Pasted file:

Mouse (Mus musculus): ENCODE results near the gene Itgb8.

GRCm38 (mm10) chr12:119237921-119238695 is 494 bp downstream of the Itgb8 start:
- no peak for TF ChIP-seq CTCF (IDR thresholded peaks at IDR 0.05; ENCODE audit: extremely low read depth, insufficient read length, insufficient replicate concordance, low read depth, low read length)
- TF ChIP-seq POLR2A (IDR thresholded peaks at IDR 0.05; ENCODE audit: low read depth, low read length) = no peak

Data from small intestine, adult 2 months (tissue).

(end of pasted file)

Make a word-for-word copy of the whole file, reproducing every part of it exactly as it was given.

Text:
Mouse (Mus musculus): ENCODE results near the gene Itgb8.

GRCm38 (mm10) chr12:119237921-119238695 is 494 bp downstream of the Itgb8 start:
- no peak for TF ChIP-seq CTCF (IDR thresholded peaks at IDR 0.05; ENCODE audit: extremely low read depth, insufficient read length, insufficient replicate concordance, low read depth, low read length)
- TF ChIP-seq POLR2A (IDR thresholded peaks at IDR 0.05; ENCODE audit: low read depth, low read length) = no peak

Data from small intestine, adult 2 months (tissue).